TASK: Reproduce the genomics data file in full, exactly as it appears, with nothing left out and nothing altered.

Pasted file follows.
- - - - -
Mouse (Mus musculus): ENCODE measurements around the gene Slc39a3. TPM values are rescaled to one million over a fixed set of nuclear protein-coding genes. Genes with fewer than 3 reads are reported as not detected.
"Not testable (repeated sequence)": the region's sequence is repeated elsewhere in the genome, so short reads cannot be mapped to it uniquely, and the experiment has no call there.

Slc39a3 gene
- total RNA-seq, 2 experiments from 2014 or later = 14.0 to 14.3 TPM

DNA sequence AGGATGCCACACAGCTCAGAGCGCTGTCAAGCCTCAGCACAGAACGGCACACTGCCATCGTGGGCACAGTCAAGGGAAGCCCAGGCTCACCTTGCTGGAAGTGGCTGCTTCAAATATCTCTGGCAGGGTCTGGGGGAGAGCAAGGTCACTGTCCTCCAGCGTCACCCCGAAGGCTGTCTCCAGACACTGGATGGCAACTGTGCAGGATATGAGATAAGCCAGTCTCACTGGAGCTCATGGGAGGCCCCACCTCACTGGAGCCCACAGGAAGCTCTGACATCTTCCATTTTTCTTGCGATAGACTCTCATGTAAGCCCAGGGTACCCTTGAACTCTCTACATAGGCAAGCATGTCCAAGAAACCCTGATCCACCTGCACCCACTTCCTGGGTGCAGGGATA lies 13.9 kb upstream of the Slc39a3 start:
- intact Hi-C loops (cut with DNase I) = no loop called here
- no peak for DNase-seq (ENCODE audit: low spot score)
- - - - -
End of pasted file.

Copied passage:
Mouse (Mus musculus): ENCODE measurements around the gene Slc39a3. TPM values are rescaled to one million over a fixed set of nuclear protein-coding genes. Genes with fewer than 3 reads are reported as not detected.
"Not testable (repeated sequence)": the region's sequence is repeated elsewhere in the genome, so short reads cannot be mapped to it uniquely, and the experiment has no call there.

Slc39a3 gene
- total RNA-seq, 2 experiments from 2014 or later = 14.0 to 14.3 TPM

DNA sequence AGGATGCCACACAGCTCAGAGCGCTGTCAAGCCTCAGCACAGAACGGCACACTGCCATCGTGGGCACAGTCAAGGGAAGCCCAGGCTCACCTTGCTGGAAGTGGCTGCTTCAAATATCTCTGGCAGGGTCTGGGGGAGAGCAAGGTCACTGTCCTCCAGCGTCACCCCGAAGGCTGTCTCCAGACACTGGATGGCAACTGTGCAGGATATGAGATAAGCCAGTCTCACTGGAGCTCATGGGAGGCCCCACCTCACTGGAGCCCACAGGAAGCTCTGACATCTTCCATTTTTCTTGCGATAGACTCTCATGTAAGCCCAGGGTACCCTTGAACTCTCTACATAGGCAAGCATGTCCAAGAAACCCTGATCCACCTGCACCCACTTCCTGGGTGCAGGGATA lies 13.9 kb upstream of the Slc39a3 start:
- intact Hi-C loops (cut with DNase I) = no loop called here
- no peak for DNase-seq (ENCODE audit: low spot score)